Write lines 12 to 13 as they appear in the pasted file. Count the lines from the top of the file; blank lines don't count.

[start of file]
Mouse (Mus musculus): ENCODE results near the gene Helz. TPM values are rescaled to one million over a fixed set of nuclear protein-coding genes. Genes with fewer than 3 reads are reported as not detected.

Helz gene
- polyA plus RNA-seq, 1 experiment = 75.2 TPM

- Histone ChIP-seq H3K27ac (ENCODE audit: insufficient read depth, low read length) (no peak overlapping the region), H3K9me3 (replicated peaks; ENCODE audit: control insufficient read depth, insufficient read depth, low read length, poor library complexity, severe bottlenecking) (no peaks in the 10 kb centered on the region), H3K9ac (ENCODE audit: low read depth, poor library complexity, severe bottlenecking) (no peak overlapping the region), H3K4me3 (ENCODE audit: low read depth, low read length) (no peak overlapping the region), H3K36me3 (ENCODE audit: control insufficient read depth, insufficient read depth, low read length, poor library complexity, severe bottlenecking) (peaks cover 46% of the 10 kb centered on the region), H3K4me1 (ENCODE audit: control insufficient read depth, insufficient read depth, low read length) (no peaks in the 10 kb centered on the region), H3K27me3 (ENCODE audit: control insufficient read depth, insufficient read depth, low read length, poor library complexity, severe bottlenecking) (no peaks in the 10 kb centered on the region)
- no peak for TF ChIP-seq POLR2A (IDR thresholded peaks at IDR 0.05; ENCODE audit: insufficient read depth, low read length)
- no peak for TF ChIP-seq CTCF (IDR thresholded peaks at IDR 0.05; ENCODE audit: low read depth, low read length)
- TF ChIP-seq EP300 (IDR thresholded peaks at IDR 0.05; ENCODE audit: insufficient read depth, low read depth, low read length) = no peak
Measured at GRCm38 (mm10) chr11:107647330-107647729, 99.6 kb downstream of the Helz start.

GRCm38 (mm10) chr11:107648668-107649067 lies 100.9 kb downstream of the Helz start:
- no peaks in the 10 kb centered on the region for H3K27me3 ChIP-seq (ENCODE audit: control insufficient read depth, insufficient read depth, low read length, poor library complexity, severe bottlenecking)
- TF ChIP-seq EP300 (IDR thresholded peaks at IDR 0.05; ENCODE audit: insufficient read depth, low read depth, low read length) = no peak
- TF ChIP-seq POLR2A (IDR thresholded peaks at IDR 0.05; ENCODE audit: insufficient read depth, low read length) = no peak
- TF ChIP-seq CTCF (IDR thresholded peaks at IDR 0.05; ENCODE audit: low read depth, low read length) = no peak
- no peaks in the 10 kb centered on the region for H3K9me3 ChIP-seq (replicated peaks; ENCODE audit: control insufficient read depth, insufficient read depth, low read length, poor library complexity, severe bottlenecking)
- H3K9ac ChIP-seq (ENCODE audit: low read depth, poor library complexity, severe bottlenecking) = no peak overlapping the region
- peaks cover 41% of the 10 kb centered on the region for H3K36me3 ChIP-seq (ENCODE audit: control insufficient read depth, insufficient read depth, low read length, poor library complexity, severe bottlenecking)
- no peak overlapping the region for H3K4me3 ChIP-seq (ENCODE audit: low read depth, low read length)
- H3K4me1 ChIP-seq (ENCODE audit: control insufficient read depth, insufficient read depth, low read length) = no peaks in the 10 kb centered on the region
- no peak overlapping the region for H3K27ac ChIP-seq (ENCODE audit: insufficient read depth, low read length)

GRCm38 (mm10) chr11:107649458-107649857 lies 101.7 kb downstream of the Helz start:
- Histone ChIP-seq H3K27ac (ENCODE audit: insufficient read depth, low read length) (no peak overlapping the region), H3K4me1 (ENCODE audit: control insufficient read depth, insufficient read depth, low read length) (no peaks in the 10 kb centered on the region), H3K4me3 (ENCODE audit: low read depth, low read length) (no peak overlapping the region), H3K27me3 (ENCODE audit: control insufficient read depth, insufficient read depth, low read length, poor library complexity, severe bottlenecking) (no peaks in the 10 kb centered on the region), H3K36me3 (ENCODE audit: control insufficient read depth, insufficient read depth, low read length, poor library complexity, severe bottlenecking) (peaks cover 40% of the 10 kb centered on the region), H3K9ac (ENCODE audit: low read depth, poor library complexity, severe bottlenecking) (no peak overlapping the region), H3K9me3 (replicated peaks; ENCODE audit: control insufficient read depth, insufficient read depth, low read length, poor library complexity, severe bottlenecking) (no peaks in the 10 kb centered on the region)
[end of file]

- TF ChIP-seq POLR2A (IDR thresholded peaks at IDR 0.05; ENCODE audit: insufficient read depth, low read length) = no peak
- TF ChIP-seq CTCF (IDR thresholded peaks at IDR 0.05; ENCODE audit: low read depth, low read length) = no peak